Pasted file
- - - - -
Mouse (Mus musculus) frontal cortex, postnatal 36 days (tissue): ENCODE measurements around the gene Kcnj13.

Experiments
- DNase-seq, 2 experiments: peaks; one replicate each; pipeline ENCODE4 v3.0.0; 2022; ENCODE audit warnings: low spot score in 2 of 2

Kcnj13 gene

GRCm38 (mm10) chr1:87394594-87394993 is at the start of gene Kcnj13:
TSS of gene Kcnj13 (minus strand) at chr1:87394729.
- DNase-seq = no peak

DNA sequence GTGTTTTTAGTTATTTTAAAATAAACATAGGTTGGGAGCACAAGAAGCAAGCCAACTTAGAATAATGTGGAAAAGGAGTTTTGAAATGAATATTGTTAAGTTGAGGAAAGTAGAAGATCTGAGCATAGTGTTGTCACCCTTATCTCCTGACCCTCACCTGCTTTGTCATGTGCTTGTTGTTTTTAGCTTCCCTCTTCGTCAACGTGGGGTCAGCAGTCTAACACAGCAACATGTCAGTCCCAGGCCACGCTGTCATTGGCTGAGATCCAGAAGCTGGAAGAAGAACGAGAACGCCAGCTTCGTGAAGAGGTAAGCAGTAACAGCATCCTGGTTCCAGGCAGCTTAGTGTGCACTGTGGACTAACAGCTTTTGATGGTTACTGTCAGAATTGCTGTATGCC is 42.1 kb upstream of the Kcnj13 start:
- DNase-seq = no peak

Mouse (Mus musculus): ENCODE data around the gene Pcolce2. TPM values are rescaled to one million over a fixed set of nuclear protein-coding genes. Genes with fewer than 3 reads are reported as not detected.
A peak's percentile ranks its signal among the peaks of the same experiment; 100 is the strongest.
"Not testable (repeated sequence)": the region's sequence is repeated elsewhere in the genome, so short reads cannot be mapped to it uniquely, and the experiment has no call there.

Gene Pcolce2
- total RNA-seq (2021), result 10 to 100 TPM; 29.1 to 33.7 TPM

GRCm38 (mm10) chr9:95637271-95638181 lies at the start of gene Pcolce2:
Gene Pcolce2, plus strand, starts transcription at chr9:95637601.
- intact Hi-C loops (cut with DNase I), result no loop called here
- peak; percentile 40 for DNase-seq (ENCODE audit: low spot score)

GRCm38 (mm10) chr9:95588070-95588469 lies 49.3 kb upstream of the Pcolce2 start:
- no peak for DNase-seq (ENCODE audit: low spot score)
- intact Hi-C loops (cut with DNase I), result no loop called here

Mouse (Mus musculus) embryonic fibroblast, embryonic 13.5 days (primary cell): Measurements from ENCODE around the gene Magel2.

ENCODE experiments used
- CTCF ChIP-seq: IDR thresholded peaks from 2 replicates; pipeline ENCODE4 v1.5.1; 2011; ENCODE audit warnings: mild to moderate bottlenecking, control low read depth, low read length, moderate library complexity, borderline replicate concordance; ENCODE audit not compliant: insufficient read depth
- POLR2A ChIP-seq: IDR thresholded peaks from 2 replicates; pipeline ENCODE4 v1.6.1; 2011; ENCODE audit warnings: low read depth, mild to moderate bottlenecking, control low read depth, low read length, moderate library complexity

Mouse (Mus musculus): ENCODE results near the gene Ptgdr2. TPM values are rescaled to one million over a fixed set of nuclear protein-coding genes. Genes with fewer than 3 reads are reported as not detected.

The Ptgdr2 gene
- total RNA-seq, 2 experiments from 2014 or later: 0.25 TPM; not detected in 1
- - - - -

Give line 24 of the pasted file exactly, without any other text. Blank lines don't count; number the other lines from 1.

- CTCF ChIP-seq: IDR thresholded peaks from 2 replicates; pipeline ENCODE4 v1.5.1; 2011; ENCODE audit warnings: mild to moderate bottlenecking, control low read depth, low read length, moderate library complexity, borderline replicate concordance; ENCODE audit not compliant: insufficient read depth